In a column I wrote last week, I criticized the Girl Scouts of the USA for being something of a politically correct, pro-abortion, feminist training corps. Though local Girl Scout troops and councils may not necessarily reflect the moral relativism of the national organization, the fact is the Girl Scouts have ceased to be the consistently uplifting, character-focused bastion they once were.
Many parents have recognized that the Girl Scouts are not the right place for their daughters, and most recently, parents of nine Girl Scouts in Texas withdrew their daughters from their local troop upon learning that the Girl Scouts had awarded a recent Woman of the Year award to a Planned Parenthood executive. The Girl Scout ties to abortion have prompted a Girl Scout cookie boycott by Texas pro-life and Christian organizations.
Before desponding about the death of moral education for American females, consider that the Girl Scouts have a growing rival called the American Heritage Girls. I’ve known that the American Heritage Girls existed for some time, but I didn’t realize how powerful a force they’ve become until I wrote my last column and received several e-mails from parents and leaders of American Heritage Girl troops around the country.
Kathryn Kristoff, a mother from Plymouth, Mich., wrote to me recounting her experience as a Girl Scout leader who discovered that a Girl Scout leadership manual gave Brownie troops the option of visiting Planned Parenthood to learn about health issues. “Needless to say, we were stunned and realized that we could no longer participate in Girl Scouts,” writes Kristoff. A year later, Kristoff and other local mothers founded the first American Heritage Girls troop in Michigan. Kristoff likes to tell people that her troop is a “Christian version of the Girl Scouts.”
Indeed, American Heritage Girls is a Christian organization, but it is not beholden to a particular doctrinal statement. It is non-denominational, meetings open in prayer, and it looks more like the original Girl Scouts of 1912 than the Girl Scouts itself does.
The American Heritage Girl Creed says, “As an American Heritage Girl, I will be: Compassionate, Helpful, Honest, Loyal, Persevering, Pure, Resourceful, Respectful, Responsible, Reverent.” There wouldn’t be much of a difference between the American Heritage Girl Creed and the Girl Scout Law, but in 1972, the Girl Scouts removed loyalty from their Law, claiming it was outmoded and responding in large part due to the pressures of the feminist movement.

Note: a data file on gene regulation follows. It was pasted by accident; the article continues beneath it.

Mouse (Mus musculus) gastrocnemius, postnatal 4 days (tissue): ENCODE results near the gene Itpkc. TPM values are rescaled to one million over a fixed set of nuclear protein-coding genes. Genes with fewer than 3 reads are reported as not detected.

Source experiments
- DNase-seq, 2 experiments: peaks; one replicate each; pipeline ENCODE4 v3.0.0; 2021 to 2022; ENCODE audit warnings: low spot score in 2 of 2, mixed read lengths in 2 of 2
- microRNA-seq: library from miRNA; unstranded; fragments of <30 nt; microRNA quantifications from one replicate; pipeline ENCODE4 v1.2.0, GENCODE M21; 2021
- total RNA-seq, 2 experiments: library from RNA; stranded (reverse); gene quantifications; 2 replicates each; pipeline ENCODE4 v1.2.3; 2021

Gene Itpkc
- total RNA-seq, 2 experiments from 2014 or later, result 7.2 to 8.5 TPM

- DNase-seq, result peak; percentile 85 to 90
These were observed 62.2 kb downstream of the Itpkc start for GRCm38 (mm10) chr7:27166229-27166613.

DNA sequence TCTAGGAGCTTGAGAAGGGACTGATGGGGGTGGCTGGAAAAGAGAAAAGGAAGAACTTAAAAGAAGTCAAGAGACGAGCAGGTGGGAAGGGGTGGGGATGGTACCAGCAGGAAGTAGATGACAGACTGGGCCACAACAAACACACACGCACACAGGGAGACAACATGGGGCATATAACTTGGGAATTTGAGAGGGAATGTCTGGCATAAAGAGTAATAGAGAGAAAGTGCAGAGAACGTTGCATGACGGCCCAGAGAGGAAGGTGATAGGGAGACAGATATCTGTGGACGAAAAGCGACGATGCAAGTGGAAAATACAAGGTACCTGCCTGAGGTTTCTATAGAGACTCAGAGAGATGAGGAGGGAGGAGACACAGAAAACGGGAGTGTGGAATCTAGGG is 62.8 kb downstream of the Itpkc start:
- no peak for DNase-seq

The American Heritage Girl Oath – “I promise to love God, cherish my family, honor my country, and serve in my community” – is quite similar to the Girl Scout Promise. But after the Girl Scouts of the USA decided in 1993 to allow atheists as members and leaders and to make “God” optional in the Girl Scout Promise, Patti Garibay, a mother and veteran Girl Scout leader from Cincinnati, tried everything she could to challenge the new policy. In 1995, Garibay realized that the Girl Scouts were not about to give up on political correctness. “The degradation was too deep,” she concludes.
Not wanting to give up on the next generation of America females, Garibay came up with the idea for American Heritage Girls. “So often it is easier to curse the darkness than to light a candle,” says Garibay. But American Heritage Girls “is a candle in our culturally depraved society.”
Today, nine years after American Heritage Girls was founded, Garibay’s greater Cincinnati area has several dozen troops and over 1,000 members. Across America, hundreds of troops have been launched and the organization is growing.
I’m convinced that the American Heritage Girls will become the Girl Scouts’ big rival within the next few years. Parents and supporters of the Girl Scouts are just now beginning to understand that political correctness has pervaded the Girl Scouts of the USA.
I spend a lot of my time encouraging people to support the Boy Scouts, particularly as they are under attack in the culture wars. But this one’s for the girls: If Americans want to combat political correctness in the moral education of young women, supporting the Girl Scouts is the wrong way to go. Instead, we should put our money and time behind American Heritage Girls.